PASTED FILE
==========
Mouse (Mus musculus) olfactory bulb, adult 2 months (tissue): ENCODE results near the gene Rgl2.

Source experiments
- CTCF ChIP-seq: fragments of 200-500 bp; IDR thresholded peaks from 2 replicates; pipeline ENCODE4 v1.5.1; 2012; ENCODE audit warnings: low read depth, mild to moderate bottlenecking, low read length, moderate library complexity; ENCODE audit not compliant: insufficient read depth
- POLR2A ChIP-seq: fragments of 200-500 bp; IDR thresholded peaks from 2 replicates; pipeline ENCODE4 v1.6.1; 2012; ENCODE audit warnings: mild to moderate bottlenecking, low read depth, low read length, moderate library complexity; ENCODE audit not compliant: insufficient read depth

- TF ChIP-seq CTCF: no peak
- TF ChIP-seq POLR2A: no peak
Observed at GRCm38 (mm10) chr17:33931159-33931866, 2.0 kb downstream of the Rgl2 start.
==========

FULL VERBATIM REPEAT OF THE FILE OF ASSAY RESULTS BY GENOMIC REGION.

Mouse (Mus musculus) olfactory bulb, adult 2 months (tissue): ENCODE results near the gene Rgl2.

Source experiments
- CTCF ChIP-seq: fragments of 200-500 bp; IDR thresholded peaks from 2 replicates; pipeline ENCODE4 v1.5.1; 2012; ENCODE audit warnings: low read depth, mild to moderate bottlenecking, low read length, moderate library complexity; ENCODE audit not compliant: insufficient read depth
- POLR2A ChIP-seq: fragments of 200-500 bp; IDR thresholded peaks from 2 replicates; pipeline ENCODE4 v1.6.1; 2012; ENCODE audit warnings: mild to moderate bottlenecking, low read depth, low read length, moderate library complexity; ENCODE audit not compliant: insufficient read depth

- TF ChIP-seq CTCF: no peak
- TF ChIP-seq POLR2A: no peak
Observed at GRCm38 (mm10) chr17:33931159-33931866, 2.0 kb downstream of the Rgl2 start.